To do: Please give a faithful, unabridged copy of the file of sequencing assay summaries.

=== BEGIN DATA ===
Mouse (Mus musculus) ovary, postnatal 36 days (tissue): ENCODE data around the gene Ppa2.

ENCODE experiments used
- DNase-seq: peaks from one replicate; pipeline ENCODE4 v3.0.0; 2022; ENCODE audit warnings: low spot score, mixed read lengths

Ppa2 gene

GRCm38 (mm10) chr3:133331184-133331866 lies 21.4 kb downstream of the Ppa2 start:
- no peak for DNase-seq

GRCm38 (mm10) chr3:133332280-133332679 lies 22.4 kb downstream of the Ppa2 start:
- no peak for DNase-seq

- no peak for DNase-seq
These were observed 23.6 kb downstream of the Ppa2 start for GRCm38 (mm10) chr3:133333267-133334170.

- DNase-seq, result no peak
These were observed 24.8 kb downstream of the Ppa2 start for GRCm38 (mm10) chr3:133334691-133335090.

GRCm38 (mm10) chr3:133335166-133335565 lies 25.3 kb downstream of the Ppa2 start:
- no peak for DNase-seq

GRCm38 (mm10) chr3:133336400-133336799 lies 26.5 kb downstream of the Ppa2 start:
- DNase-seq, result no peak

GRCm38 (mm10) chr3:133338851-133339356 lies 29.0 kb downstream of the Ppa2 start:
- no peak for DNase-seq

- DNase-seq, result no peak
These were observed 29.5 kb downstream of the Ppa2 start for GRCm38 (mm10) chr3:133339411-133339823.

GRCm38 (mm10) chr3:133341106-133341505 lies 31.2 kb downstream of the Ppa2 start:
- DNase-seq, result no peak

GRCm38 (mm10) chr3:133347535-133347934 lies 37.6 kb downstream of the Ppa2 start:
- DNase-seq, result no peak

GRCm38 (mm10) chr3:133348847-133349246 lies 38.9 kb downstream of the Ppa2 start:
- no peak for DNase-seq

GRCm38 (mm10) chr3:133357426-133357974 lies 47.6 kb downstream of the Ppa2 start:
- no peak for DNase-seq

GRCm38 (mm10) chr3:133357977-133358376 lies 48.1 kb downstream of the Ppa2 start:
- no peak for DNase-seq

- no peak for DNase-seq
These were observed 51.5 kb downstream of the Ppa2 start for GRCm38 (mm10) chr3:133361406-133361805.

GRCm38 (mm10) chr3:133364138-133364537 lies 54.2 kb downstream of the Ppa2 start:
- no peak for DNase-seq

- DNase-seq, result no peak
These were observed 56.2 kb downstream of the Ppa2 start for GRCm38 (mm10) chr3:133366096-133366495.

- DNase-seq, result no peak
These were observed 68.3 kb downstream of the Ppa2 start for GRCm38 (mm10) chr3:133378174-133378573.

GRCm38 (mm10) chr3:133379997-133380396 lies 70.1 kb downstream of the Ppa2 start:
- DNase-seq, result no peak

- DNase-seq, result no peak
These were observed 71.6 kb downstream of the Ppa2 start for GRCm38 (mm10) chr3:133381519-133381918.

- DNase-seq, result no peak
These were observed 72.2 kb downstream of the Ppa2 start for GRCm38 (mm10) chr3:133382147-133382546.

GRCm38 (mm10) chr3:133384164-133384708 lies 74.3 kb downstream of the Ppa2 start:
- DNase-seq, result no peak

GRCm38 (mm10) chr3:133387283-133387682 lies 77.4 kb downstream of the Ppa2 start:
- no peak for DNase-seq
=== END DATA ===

Mouse (Mus musculus) ovary, postnatal 36 days (tissue): ENCODE data around the gene Ppa2.

ENCODE experiments used
- DNase-seq: peaks from one replicate; pipeline ENCODE4 v3.0.0; 2022; ENCODE audit warnings: low spot score, mixed read lengths

Ppa2 gene

GRCm38 (mm10) chr3:133331184-133331866 lies 21.4 kb downstream of the Ppa2 start:
- no peak for DNase-seq

GRCm38 (mm10) chr3:133332280-133332679 lies 22.4 kb downstream of the Ppa2 start:
- no peak for DNase-seq

- no peak for DNase-seq
These were observed 23.6 kb downstream of the Ppa2 start for GRCm38 (mm10) chr3:133333267-133334170.

- DNase-seq, result no peak
These were observed 24.8 kb downstream of the Ppa2 start for GRCm38 (mm10) chr3:133334691-133335090.

GRCm38 (mm10) chr3:133335166-133335565 lies 25.3 kb downstream of the Ppa2 start:
- no peak for DNase-seq

GRCm38 (mm10) chr3:133336400-133336799 lies 26.5 kb downstream of the Ppa2 start:
- DNase-seq, result no peak

GRCm38 (mm10) chr3:133338851-133339356 lies 29.0 kb downstream of the Ppa2 start:
- no peak for DNase-seq

- DNase-seq, result no peak
These were observed 29.5 kb downstream of the Ppa2 start for GRCm38 (mm10) chr3:133339411-133339823.

GRCm38 (mm10) chr3:133341106-133341505 lies 31.2 kb downstream of the Ppa2 start:
- DNase-seq, result no peak

GRCm38 (mm10) chr3:133347535-133347934 lies 37.6 kb downstream of the Ppa2 start:
- DNase-seq, result no peak

GRCm38 (mm10) chr3:133348847-133349246 lies 38.9 kb downstream of the Ppa2 start:
- no peak for DNase-seq

GRCm38 (mm10) chr3:133357426-133357974 lies 47.6 kb downstream of the Ppa2 start:
- no peak for DNase-seq

GRCm38 (mm10) chr3:133357977-133358376 lies 48.1 kb downstream of the Ppa2 start:
- no peak for DNase-seq

- no peak for DNase-seq
These were observed 51.5 kb downstream of the Ppa2 start for GRCm38 (mm10) chr3:133361406-133361805.

GRCm38 (mm10) chr3:133364138-133364537 lies 54.2 kb downstream of the Ppa2 start:
- no peak for DNase-seq

- DNase-seq, result no peak
These were observed 56.2 kb downstream of the Ppa2 start for GRCm38 (mm10) chr3:133366096-133366495.

- DNase-seq, result no peak
These were observed 68.3 kb downstream of the Ppa2 start for GRCm38 (mm10) chr3:133378174-133378573.

GRCm38 (mm10) chr3:133379997-133380396 lies 70.1 kb downstream of the Ppa2 start:
- DNase-seq, result no peak

- DNase-seq, result no peak
These were observed 71.6 kb downstream of the Ppa2 start for GRCm38 (mm10) chr3:133381519-133381918.

- DNase-seq, result no peak
These were observed 72.2 kb downstream of the Ppa2 start for GRCm38 (mm10) chr3:133382147-133382546.

GRCm38 (mm10) chr3:133384164-133384708 lies 74.3 kb downstream of the Ppa2 start:
- DNase-seq, result no peak

GRCm38 (mm10) chr3:133387283-133387682 lies 77.4 kb downstream of the Ppa2 start:
- no peak for DNase-seq